I met a chap at Goodwood a few years back, a senior Engineer for the most prestigious of British marques, and over a cuppa and natter about our backgrounds I asked what car he actually owns himself. I didn’t, at first, get a straight answer. The more he sandbagged the more I was convinced that that he, like us MotorPunks, had a British Leyland sized secret. He eventually confided that he owns a Maestro, and, once assured we weren’t going to give him a ribbing, asked if we’d be interested in the transcripts of the Maestro’s famous talking dashboard, a development his Father was involved in.

In order to give the otherwise technically conservative Maestro a high-tech veneer the top spec models would speak various warnings. There is no record of who wrote “SPEACH” [sic] in the notes on the script of the original French translation we have but it gives an interesting glimpse into a company in decline trying to get a new model to market. Foreign models got local language versions of this function, 15 in total, all with the same soothing female tones, apart from the Italian version as it was considered Italian drivers wouldn’t take kindly to being told the handbrake was still on by a woman. In the script we have there are notes correcting the pronunciation of earlier French recordings, such as “still not enough B” in “Basse temperature exterieure”. If only Cowley’s assembly workers had taken as much care over details when nailing the cars together…

maestro talking dashboard script 2

The British language version was recorded by a Kiwi actress called Nicolette MacKenzie and there’s a certain upper-class tinge to the choice of words spoken. For example; “Have the coolant level topped up” implies that every Maestro owner has a little man in overalls at home employed for this kind of thing. It also has a hint of nonchalance about it. “Have the brake pads checked” seems to suggest that it’s probably nothing to worry about. I can imagine BL’s Engineers writing these scripts, inspired by Rover’s pre-war heyday when they made fine machines, robust, reliable, and owned by sensible sorts who appreciated a quality motorcar. The resulting Maestro is some way from this – although it’s not a bad car, even though it takes bravery to admit owning one in certain social circles.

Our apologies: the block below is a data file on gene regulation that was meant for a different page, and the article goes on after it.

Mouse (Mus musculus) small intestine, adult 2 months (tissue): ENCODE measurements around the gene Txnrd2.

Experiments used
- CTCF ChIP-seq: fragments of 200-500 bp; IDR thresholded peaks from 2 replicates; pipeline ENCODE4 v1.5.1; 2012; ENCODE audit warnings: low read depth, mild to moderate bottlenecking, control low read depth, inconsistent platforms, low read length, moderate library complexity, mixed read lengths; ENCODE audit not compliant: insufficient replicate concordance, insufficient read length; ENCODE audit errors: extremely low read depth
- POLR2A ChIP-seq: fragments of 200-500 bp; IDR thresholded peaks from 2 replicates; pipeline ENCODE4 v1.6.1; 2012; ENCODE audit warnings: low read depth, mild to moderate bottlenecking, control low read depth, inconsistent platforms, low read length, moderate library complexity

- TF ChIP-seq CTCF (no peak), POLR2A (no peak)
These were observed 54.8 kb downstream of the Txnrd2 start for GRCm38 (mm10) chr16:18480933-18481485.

Actually, we did own one, sort of. Very briefly. It was destined for our “Cowley to Casablanca” reliablity rally, along with a Metro and Rover 416i. Sadly our base model was sans digital dash so we  played this clip at regular intervals to reassure us that all well with our BL chariot.

maestro talking dashboard script 1

maestro, please

About The Author

Rich Duisberg

Rich Duisberg* has had work published in Classic & Sportscar, Practical Performance Car, Modern Mini, Banzai, MogMag, Evo, GT Porsche, Complete Kit Car, Absolute Lotus, Alternative Cars, Classic Retro Modern, and elsewhere. Rich often appears on CBS’s XCAR and Carfection channels, and Motors TV, plus JayEmm on Cars, enthusing about historic motoring. His latest book (find his work on Amazon) was described by SniffPetrol as "hilarious", although he was also threatened with legal action by elderly DJ Tim Westwood. In his Midlands man cave is a 1972 Fiat 500, a Lotus Elise, a BMW barge and a vintage Royal Enfield pushbike. Previous machines of interest include an Mk1 MX5 (owned for 14 years!), an Alfa GTV6, a Porsche 968 and a Sinclair C5. The Metro (right) was bought for an experiment, and abandoned in Africa. "I am not getting in a car with him" -  said Le Mans winner, Derek Bell. *A nom-de-plume inspired by the BBC's League of Gentlemen.

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